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Opinion: The virus may rapidly spread to countries that lack even the most basic resources to fight it

Were coronavirus to spread across the entire African continent, countries will have to rely only on their own scarce resources, writes Trócaire CEO Caoimhe de Barra.

Bidi Bidi in Uganda - the largest refugee settlement in the world.
Bidi Bidi in Uganda - the largest refugee settlement in the world.
Image: Andrew Roberts/

WE ARE LIVING through an unprecedented crisis. The entire world – from Los Angeles to Dublin to Manila – is facing a pandemic the scale of which has not been seen in a century.

The two key battlegrounds against the Coronavirus – China and Europe – are well-resourced but even they have been stretched to their limits dealing with its devastating consequences.

As the virus crosses borders, there are real concerns that it may rapidly spread to countries who lack even the most basic resources to fight this crisis.

Covid-19 is now present in over 40 countries in Africa, including some – Somalia, Democratic Republic of Congo – that are amongst the poorest places on Earth. The big fear is that the virus is being under-reported. Places like South Sudan, for example, have no reported cases, but that may be because they have no ability to test.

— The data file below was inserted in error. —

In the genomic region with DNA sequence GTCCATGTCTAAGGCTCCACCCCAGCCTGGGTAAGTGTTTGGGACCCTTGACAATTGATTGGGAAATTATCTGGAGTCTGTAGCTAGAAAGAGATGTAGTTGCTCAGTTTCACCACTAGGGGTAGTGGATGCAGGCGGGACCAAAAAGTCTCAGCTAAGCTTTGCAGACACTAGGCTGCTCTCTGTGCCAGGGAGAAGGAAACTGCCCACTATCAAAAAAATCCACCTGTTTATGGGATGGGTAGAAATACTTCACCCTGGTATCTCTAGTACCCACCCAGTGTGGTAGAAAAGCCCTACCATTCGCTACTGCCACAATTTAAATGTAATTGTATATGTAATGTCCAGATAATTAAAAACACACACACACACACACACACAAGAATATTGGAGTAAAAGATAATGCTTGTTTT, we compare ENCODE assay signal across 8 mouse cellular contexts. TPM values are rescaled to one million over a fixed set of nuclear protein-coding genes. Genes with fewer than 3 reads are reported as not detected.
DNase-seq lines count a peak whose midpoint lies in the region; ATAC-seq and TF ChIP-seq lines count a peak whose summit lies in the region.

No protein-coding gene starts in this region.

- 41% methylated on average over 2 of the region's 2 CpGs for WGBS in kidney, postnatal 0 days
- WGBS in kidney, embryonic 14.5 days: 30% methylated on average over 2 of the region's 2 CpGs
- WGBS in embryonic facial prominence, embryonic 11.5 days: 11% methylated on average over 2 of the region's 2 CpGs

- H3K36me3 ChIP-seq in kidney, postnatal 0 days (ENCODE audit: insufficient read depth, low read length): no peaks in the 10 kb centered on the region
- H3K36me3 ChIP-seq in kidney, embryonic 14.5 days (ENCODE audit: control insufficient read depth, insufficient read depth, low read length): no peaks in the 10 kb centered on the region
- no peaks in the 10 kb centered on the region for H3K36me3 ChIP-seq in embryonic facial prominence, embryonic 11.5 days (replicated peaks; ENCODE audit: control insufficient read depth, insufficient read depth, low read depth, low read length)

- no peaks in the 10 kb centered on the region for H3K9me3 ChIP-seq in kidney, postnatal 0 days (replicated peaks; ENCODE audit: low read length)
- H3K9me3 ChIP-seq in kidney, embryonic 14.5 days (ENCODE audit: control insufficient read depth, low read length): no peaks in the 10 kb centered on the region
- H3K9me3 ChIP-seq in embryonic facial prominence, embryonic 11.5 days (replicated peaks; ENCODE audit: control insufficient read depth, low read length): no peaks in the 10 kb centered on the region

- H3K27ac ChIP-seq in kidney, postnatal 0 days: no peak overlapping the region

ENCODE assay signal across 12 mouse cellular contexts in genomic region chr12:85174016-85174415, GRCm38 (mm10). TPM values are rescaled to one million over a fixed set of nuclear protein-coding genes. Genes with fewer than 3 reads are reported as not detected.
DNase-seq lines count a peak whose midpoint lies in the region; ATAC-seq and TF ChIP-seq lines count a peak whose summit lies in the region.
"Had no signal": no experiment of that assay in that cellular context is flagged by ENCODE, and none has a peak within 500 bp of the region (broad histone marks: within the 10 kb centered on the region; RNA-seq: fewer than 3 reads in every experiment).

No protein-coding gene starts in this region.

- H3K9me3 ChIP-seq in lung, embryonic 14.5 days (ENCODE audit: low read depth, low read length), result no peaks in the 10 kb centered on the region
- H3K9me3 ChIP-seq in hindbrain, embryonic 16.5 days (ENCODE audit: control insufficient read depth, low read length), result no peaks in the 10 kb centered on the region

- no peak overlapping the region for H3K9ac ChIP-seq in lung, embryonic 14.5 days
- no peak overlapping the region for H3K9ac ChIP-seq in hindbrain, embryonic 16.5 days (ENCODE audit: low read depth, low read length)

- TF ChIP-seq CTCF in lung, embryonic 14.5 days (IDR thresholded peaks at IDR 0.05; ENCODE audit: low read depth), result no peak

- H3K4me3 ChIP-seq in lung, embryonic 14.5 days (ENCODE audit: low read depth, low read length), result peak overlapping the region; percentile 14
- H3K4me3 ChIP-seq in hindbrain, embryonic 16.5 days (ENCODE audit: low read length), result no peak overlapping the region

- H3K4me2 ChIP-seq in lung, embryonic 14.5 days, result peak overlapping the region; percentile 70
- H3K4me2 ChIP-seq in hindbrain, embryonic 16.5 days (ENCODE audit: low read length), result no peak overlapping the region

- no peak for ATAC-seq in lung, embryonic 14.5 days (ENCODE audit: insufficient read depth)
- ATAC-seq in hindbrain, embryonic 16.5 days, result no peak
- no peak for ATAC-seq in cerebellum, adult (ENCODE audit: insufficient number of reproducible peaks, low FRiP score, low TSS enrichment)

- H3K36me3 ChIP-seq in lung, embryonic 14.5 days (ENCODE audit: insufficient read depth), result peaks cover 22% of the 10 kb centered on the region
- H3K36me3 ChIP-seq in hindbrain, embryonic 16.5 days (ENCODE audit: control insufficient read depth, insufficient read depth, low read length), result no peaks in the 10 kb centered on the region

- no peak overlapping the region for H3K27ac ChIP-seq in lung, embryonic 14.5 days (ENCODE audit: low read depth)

Poor countries are vulnerable at multiple levels – there may not be a functioning state to warn people how to protect themselves; many do not have the systems to detect the virus; most do not have a functioning health service to respond to a mass outbreak of illness.

Poverty also makes individuals more vulnerable. If you are living through a drought in somewhere like Malawi or Kenya, you may only be eating once a day. You may have HIV or be malnourished. Your immune system is going to be compromised.

We are told how hand washing is one of the best protections against Covid-19, but three quarters of sub-Saharan Africa’s 645 million people don’t have the facilities at home to wash their hands with soap and water. People have said they are being advised to wash their hands and they ask – ‘with what?’

The other key protection is social distancing. In conflict-affected countries, people are often living together in very crowded camps where the virus could take hold very easily.

A staggering 84% of refugees are living in developing countries. How do you stop a virus taking hold in a refugee camp? It’s the same principles as anywhere else: you isolate it, you design daily life so as people can avoid close contact, you provide plenty of soap and water, you encourage people to wash their hands.

That is, of course, easier said than done. The reality is that refugees are often living in overcrowded camps, that are starved of resources. So even accessing enough detergent and clean water to keep people healthy in normal times is a huge challenge. If an infectious disease arises, it can sweep through a camp in days, taking the most vulnerable people with it.

There are currently Coronavirus cases in 15 of the countries where Trócaire support people. Trying to contain the spread of the virus in these countries is going to be a mammoth task for our teams in the weeks and months ahead.